Womb of God
Thus says Yahweh:
Is Ephraim my dear son? My darling child?
For the more I speak of him,
the more I do remember him.
Therefore my womb trembles for him;
I will truly show motherly-compassion upon him.
This passage, written in the context of Jerusalem's destruction and the exile of most of its inhabitants to Babylon, reflects on God's abiding love. This particular translation was written by renowned Bible scholar Phyllis Trible, and it is a bit different than the translation you will find in most Bibles. In her translation, Trible goes back to the root of the Hebrew word for compassion and mercy, which is quite literally the word “wombs.” The same is true in other Semitic languages, including Arabic and Aramaic: the word “wombs” means compassion. In Islam, one of the main names for God is Alrachma al Rachmim – the Womb of Wombs. Trible offers us an insight into this ancient understanding of God that we would otherwise completely miss.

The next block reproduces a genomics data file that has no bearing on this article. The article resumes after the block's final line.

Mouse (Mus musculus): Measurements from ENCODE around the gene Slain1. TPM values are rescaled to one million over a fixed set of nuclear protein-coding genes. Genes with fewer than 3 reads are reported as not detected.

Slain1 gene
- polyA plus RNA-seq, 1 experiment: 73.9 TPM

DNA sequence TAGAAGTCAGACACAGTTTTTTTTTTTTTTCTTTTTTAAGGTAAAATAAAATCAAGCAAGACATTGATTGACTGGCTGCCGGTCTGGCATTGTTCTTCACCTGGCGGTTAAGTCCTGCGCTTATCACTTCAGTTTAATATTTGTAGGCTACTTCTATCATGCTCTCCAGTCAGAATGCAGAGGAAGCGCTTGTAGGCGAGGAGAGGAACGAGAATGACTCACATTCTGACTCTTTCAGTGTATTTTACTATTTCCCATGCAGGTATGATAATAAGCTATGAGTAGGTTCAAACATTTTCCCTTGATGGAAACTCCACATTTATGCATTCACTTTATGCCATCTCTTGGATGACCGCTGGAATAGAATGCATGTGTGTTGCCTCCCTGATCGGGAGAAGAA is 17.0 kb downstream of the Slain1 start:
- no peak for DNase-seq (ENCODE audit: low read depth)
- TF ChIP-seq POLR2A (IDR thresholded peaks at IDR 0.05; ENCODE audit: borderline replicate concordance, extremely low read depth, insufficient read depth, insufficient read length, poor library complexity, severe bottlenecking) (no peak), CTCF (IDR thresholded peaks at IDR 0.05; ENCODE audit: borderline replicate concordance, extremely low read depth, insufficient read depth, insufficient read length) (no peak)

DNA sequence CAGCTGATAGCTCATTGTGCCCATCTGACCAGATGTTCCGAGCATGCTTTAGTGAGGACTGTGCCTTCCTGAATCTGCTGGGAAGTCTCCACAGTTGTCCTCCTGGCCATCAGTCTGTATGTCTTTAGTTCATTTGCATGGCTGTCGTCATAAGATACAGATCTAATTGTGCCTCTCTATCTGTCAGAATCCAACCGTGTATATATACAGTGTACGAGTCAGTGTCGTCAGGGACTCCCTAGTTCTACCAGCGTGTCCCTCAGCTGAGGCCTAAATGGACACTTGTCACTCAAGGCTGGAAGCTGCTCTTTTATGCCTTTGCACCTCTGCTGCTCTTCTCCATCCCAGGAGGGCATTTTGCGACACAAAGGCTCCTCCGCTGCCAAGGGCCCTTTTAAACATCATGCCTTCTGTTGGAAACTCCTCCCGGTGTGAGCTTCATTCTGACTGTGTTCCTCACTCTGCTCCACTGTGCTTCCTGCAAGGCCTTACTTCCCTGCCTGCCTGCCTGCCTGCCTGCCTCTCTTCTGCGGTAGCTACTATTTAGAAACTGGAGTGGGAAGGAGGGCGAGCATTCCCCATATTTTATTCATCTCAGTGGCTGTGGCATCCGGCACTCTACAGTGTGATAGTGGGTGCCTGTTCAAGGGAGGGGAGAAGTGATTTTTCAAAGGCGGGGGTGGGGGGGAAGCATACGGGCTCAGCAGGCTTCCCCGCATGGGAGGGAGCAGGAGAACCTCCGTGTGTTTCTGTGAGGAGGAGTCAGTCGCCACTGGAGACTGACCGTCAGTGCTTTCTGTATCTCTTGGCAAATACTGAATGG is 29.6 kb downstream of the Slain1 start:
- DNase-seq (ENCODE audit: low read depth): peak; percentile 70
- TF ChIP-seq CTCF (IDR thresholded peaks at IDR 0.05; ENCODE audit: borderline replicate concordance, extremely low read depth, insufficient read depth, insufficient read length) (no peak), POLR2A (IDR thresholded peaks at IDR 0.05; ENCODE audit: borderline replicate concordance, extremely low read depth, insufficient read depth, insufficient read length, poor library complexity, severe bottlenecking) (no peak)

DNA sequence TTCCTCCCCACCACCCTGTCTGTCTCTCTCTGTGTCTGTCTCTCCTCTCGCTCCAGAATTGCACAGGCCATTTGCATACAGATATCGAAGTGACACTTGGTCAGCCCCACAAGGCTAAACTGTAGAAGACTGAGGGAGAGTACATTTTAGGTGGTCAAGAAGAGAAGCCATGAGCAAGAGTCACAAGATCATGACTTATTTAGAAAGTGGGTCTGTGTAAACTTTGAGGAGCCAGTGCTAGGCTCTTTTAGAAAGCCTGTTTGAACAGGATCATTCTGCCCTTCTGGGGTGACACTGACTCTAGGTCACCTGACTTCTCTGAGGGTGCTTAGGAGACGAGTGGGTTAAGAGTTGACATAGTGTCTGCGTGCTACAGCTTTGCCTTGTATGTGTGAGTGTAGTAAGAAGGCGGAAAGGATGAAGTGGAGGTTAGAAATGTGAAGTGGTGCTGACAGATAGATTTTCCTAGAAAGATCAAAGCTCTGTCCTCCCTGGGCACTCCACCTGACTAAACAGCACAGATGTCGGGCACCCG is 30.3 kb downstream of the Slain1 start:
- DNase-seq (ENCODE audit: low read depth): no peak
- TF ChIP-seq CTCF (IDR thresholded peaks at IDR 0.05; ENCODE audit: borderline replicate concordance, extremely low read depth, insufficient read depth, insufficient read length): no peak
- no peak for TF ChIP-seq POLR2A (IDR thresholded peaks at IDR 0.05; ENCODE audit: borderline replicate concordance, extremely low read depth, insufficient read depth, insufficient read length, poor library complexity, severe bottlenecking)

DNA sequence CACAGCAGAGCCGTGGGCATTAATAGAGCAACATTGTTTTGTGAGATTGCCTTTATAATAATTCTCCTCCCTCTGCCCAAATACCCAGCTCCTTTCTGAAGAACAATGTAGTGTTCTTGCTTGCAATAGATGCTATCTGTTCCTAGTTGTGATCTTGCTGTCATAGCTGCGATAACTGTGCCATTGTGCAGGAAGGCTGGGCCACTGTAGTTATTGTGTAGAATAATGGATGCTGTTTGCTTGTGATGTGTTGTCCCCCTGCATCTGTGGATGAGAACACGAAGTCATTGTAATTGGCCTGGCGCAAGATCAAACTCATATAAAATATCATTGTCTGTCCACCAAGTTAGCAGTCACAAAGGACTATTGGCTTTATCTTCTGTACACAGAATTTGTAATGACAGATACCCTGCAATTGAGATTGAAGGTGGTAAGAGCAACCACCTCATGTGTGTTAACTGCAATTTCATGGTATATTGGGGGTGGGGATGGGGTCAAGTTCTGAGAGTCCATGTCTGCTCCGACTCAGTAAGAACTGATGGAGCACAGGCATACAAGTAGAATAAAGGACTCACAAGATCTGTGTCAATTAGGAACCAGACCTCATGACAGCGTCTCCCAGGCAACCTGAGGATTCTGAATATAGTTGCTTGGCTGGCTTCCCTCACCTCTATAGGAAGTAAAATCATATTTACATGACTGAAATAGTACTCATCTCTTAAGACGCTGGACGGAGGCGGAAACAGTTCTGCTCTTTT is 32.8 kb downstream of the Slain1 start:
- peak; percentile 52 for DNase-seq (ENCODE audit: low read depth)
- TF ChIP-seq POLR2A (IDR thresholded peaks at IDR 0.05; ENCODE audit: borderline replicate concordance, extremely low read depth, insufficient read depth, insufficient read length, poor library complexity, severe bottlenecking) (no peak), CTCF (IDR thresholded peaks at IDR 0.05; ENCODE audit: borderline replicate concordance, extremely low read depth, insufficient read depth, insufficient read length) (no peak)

What an awesome addition to our imagery for the Sacred – the Womb, by its very nature, without conditions or reservations, nurtures and holds and creates the space for life to begin. Love is a way of describing what the womb is and what the womb does, and the womb is a way of describing the nature of God. Even as adults, we are surrounded by God's love and God's desire for our growth as if we were still in the womb. Even as adults, God is feeding our souls and bodies with the nourishment we need to become who we are in God. The Womb that holds us in all our moments of struggle and celebration is the Womb that trembles with love for us, always.
Prayer: God of womb-like love, we pray that you will help us to trust in your surrounding presence. As we learn to trust more, help us to become a womb-like presence to each other and our world – nurturing, compassionate, and merciful, always. Amen.